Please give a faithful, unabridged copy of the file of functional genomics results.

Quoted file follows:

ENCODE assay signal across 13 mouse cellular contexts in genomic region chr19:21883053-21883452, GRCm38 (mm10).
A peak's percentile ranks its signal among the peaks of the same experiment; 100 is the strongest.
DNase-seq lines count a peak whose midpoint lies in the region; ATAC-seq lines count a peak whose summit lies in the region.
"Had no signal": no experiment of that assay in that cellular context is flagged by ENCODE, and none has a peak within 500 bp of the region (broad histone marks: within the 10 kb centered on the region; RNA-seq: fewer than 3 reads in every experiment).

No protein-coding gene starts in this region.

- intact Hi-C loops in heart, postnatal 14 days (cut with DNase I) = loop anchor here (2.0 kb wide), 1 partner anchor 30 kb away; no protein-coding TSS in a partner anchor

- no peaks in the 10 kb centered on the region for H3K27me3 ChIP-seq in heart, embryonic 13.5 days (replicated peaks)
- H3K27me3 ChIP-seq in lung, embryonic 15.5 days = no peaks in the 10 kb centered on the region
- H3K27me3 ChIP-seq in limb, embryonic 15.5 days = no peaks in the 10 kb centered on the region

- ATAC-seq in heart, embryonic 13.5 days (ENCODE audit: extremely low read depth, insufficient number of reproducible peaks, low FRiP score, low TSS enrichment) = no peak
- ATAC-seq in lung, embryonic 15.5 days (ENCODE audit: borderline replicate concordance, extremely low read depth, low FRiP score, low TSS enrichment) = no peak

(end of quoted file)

ENCODE assay signal across 13 mouse cellular contexts in genomic region chr19:21883053-21883452, GRCm38 (mm10).
A peak's percentile ranks its signal among the peaks of the same experiment; 100 is the strongest.
DNase-seq lines count a peak whose midpoint lies in the region; ATAC-seq lines count a peak whose summit lies in the region.
"Had no signal": no experiment of that assay in that cellular context is flagged by ENCODE, and none has a peak within 500 bp of the region (broad histone marks: within the 10 kb centered on the region; RNA-seq: fewer than 3 reads in every experiment).

No protein-coding gene starts in this region.

- intact Hi-C loops in heart, postnatal 14 days (cut with DNase I) = loop anchor here (2.0 kb wide), 1 partner anchor 30 kb away; no protein-coding TSS in a partner anchor

- no peaks in the 10 kb centered on the region for H3K27me3 ChIP-seq in heart, embryonic 13.5 days (replicated peaks)
- H3K27me3 ChIP-seq in lung, embryonic 15.5 days = no peaks in the 10 kb centered on the region
- H3K27me3 ChIP-seq in limb, embryonic 15.5 days = no peaks in the 10 kb centered on the region

- ATAC-seq in heart, embryonic 13.5 days (ENCODE audit: extremely low read depth, insufficient number of reproducible peaks, low FRiP score, low TSS enrichment) = no peak
- ATAC-seq in lung, embryonic 15.5 days (ENCODE audit: borderline replicate concordance, extremely low read depth, low FRiP score, low TSS enrichment) = no peak